Redesign for Capability Not Flatness

In an HBR Blog Network essay by Ron Ashkenas titled “More direct reports make life easier”, the case is made for increasing the span of control so that it becomes “possible to compress the number of hierarchical layers or levels.”  Why do this? Continue reading

Challenging The Chain of Command

If management can control things then management can be effective and efficient in realizing the desired results and sustaining the business. You will find very few who would disagree with this if-then thinking.  This thinking is so common that it is rarely, if ever challenged—until now. Continue reading

What We Know That Ain’t So

The paradigm that emerged in the 17th century set humankind as the conqueror and manipulator of all things for tangible ends. Moreover knowing something meant that it is expressible and explainable in the language of mathematics (i.e. numbers, measurements), as everything that was anything must be quantifiable and quantified if it is to be understood.  Accordingly everything in the universe became an object to be measured and modeled into exact laws of cause-and-effect.  Continue reading

A Real Crisis

The precepts of neoclassical economic theory (a.k.a. capitalism) have permeated almost every aspect of life in American society leading us to create both a materialistic and individualistic focused society.  This has a tremendous influence upon how people understand society and organizations, the problems in society and organizations, and correspondingly the solutions people offer. Continue reading

Cascading Goals

Spend some time in most business organizations—as I have done over the past 35-plus years—and you will likely observe the practice of cascading goals top-to-bottom.  Why?  Because executive teams believe:  a) it is the way to align organizational goals and people’s activity, to implement strategy; b) it is a way to exercise control over what happens in the organization; c) it is the means to holding people accountable and the basis for evaluating people’s performance; and d) it is what other executive teams do. Continue reading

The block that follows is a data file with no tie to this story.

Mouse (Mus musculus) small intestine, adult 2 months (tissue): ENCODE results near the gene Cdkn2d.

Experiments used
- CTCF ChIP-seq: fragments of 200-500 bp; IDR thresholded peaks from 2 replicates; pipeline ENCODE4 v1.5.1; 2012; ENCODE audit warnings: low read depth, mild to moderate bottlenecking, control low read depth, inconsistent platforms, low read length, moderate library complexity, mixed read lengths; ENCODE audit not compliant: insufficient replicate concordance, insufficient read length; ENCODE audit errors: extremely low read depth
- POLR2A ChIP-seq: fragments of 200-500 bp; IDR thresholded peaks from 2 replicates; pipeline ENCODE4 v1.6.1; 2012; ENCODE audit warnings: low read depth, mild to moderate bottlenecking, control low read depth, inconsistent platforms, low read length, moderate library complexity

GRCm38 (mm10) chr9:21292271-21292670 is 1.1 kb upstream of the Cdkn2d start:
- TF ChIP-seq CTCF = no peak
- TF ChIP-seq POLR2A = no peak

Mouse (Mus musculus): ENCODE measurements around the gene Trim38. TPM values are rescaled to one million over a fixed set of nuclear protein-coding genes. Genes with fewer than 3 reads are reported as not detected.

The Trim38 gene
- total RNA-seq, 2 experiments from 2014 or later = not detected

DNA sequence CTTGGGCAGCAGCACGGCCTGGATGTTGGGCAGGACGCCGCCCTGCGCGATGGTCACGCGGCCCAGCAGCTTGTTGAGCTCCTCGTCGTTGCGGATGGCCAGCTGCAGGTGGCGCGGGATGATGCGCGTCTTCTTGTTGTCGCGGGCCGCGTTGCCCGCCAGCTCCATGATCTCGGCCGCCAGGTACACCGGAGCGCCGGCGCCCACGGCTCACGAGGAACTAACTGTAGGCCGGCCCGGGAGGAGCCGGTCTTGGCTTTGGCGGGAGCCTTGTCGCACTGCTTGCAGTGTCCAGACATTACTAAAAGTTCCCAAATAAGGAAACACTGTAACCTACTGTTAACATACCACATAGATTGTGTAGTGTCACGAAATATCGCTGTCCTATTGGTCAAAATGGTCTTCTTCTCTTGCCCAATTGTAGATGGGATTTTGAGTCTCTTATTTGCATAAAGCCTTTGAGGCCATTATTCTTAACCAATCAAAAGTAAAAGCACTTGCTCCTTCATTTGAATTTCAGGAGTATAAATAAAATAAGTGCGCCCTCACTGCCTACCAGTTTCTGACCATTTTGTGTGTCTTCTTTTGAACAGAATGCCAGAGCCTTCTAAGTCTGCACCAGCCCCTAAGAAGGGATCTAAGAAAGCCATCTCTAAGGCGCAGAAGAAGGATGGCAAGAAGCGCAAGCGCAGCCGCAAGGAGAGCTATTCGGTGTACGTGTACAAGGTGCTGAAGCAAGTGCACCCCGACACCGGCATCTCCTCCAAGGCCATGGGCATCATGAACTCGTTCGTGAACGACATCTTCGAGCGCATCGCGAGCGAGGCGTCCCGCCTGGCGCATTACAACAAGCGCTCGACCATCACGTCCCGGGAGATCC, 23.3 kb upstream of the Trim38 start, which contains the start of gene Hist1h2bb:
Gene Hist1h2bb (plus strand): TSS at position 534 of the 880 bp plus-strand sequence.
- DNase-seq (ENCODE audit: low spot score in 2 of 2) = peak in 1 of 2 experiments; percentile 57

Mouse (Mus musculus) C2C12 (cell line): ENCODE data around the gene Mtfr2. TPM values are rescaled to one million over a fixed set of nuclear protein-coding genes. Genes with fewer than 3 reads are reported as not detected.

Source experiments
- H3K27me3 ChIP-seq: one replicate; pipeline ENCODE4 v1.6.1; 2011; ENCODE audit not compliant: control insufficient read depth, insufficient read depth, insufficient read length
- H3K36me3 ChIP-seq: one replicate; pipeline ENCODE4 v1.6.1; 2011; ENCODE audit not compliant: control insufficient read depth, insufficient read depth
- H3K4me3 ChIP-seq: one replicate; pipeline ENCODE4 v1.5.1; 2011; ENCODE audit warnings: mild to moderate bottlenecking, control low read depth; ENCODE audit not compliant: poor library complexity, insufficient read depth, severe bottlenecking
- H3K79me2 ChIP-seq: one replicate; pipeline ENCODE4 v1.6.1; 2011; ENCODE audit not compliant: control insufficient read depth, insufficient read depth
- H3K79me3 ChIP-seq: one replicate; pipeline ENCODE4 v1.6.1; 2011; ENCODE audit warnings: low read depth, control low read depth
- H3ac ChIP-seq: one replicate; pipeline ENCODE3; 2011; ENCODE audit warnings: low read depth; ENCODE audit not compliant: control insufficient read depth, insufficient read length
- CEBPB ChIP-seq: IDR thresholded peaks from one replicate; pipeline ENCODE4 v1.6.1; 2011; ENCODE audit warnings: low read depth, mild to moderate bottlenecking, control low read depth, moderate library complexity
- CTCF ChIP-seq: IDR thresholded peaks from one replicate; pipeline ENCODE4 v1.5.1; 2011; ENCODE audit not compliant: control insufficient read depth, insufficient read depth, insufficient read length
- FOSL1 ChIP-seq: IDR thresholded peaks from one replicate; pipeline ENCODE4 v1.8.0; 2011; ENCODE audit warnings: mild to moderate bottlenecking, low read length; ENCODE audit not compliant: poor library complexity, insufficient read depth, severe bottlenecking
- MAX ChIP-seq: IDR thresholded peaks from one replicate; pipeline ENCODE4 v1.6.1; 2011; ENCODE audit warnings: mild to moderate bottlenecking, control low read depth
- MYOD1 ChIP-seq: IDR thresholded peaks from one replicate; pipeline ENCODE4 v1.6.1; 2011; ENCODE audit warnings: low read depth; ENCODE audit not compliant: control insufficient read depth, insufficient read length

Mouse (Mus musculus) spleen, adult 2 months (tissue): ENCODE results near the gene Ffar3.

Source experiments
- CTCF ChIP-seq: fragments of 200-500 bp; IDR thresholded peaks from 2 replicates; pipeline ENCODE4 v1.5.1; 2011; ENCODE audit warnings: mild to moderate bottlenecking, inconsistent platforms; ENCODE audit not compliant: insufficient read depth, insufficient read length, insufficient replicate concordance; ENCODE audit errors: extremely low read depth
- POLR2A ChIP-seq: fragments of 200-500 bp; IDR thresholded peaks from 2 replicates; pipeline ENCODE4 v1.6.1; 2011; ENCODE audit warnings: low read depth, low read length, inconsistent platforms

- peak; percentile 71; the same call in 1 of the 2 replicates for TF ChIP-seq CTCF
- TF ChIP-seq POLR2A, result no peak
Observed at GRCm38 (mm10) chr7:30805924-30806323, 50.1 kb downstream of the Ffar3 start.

Enact Trust, Our Development Depends On It

Trust connotes many things.  In one sense it speaks to the history we’ve had with other people when we say things like my experience shows he/she can be trusted.  In another it reflects aspirations about one’s self in statements like I trust that I’d do the right thing if faced with that situation.  An in yet another we often hear people say I trust things will workout for the better.

 

Though trust is related to notions of reliability, confidence, belief, faith and hope or expectation underlying these is the role trust plays in human development.  It speaks to our need to counter balance an ever-present characteristic of our world, uncertainty. Consequently trust is the means of bringing a sense of order to an uncertain environment.  Accordingly, when we are in an environment absent of trust, one wherein mistrust abounds, increasingly dis-ease overcomes us.   Why is this so?  Continue reading

Regulation, A Necessity

Each of us as a person is a constituent of society and its governance and economic systems, as well as of the larger system of humankind.  That is to say, we are living systems collectively constituting a deeply interconnected hierarchy of semi-autonomous whole-parts in mutual relation.  Thus our actions and interactions in these systems—as individuals, groups and organizations—are of utmost importance to the viability of these systems.  Continue reading

The Stewardship Imperative

“Thinking systemically also requires several shifts in perception, which lead in turn to different ways to teach and different ways to organize society” –Russell Ackoff

As living beings we each present with a physical body comprised of cells, tissue, organs and organ-systems structurally and functionally organized to support (our) life.  The natural order of things is a hierarchy of constituent entities that are themselves living systems.  So the issue is not whether everything is reducible to individual entities—the atomistic view—or everything is a whole—the holistic view—but rather that neither view is the absolute view.  As Arthur Koestler (The Ghost in The Machine) noted “parts and wholes in a absolute sense do not exist in the domain of life.”  What we have are semi-autonomous systems that are each a part of larger higher order systems.  Koestler called these ‘whole-parts’ holons—wholes that are parts of other wholes—and the hierarchy they constitute a holarchyContinue reading